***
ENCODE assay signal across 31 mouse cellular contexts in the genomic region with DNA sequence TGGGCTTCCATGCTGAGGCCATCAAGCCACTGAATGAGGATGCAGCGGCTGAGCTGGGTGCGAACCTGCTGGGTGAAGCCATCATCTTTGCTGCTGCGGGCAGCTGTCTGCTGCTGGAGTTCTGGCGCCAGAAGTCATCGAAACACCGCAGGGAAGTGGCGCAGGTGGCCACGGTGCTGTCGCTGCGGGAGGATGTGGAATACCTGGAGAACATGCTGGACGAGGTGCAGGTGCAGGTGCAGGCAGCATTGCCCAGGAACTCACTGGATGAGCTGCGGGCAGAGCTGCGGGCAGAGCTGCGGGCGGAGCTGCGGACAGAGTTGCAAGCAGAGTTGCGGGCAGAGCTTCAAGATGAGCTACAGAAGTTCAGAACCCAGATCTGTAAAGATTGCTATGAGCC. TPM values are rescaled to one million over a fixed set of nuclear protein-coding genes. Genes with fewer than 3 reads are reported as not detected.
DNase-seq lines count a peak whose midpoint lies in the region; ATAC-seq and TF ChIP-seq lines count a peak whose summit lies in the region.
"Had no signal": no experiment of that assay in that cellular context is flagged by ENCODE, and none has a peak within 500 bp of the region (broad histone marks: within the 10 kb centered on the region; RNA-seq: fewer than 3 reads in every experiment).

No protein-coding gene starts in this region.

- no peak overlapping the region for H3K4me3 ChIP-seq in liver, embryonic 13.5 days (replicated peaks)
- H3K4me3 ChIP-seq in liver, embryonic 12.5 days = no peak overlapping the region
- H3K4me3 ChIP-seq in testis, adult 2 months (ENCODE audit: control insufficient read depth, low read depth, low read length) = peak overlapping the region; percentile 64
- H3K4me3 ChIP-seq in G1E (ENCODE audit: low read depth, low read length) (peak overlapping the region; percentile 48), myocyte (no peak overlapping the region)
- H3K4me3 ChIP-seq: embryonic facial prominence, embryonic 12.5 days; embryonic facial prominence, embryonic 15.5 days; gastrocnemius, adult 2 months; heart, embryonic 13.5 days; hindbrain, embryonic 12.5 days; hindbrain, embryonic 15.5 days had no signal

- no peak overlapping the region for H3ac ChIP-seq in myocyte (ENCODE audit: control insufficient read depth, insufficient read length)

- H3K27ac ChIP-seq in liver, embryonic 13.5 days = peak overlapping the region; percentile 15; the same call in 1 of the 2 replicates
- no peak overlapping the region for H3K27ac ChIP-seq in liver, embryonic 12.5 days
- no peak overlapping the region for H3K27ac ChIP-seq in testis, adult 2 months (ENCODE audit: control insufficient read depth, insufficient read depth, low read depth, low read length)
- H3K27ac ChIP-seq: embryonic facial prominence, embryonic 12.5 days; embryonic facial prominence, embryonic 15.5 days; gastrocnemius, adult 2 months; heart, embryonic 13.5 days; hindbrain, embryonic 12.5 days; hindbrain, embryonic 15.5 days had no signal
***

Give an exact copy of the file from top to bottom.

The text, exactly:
ENCODE assay signal across 31 mouse cellular contexts in the genomic region with DNA sequence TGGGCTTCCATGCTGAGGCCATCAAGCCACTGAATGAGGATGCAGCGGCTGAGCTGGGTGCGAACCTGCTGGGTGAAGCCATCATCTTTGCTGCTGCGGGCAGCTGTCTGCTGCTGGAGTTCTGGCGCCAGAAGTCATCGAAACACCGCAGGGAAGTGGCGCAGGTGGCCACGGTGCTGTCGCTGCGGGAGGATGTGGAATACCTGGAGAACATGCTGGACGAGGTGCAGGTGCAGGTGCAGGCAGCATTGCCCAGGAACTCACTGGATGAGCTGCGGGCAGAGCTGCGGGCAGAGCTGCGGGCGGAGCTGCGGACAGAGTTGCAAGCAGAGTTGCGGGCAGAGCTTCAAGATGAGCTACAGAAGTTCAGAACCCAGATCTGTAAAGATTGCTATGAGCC. TPM values are rescaled to one million over a fixed set of nuclear protein-coding genes. Genes with fewer than 3 reads are reported as not detected.
DNase-seq lines count a peak whose midpoint lies in the region; ATAC-seq and TF ChIP-seq lines count a peak whose summit lies in the region.
"Had no signal": no experiment of that assay in that cellular context is flagged by ENCODE, and none has a peak within 500 bp of the region (broad histone marks: within the 10 kb centered on the region; RNA-seq: fewer than 3 reads in every experiment).

No protein-coding gene starts in this region.

- no peak overlapping the region for H3K4me3 ChIP-seq in liver, embryonic 13.5 days (replicated peaks)
- H3K4me3 ChIP-seq in liver, embryonic 12.5 days = no peak overlapping the region
- H3K4me3 ChIP-seq in testis, adult 2 months (ENCODE audit: control insufficient read depth, low read depth, low read length) = peak overlapping the region; percentile 64
- H3K4me3 ChIP-seq in G1E (ENCODE audit: low read depth, low read length) (peak overlapping the region; percentile 48), myocyte (no peak overlapping the region)
- H3K4me3 ChIP-seq: embryonic facial prominence, embryonic 12.5 days; embryonic facial prominence, embryonic 15.5 days; gastrocnemius, adult 2 months; heart, embryonic 13.5 days; hindbrain, embryonic 12.5 days; hindbrain, embryonic 15.5 days had no signal

- no peak overlapping the region for H3ac ChIP-seq in myocyte (ENCODE audit: control insufficient read depth, insufficient read length)

- H3K27ac ChIP-seq in liver, embryonic 13.5 days = peak overlapping the region; percentile 15; the same call in 1 of the 2 replicates
- no peak overlapping the region for H3K27ac ChIP-seq in liver, embryonic 12.5 days
- no peak overlapping the region for H3K27ac ChIP-seq in testis, adult 2 months (ENCODE audit: control insufficient read depth, insufficient read depth, low read depth, low read length)
- H3K27ac ChIP-seq: embryonic facial prominence, embryonic 12.5 days; embryonic facial prominence, embryonic 15.5 days; gastrocnemius, adult 2 months; heart, embryonic 13.5 days; hindbrain, embryonic 12.5 days; hindbrain, embryonic 15.5 days had no signal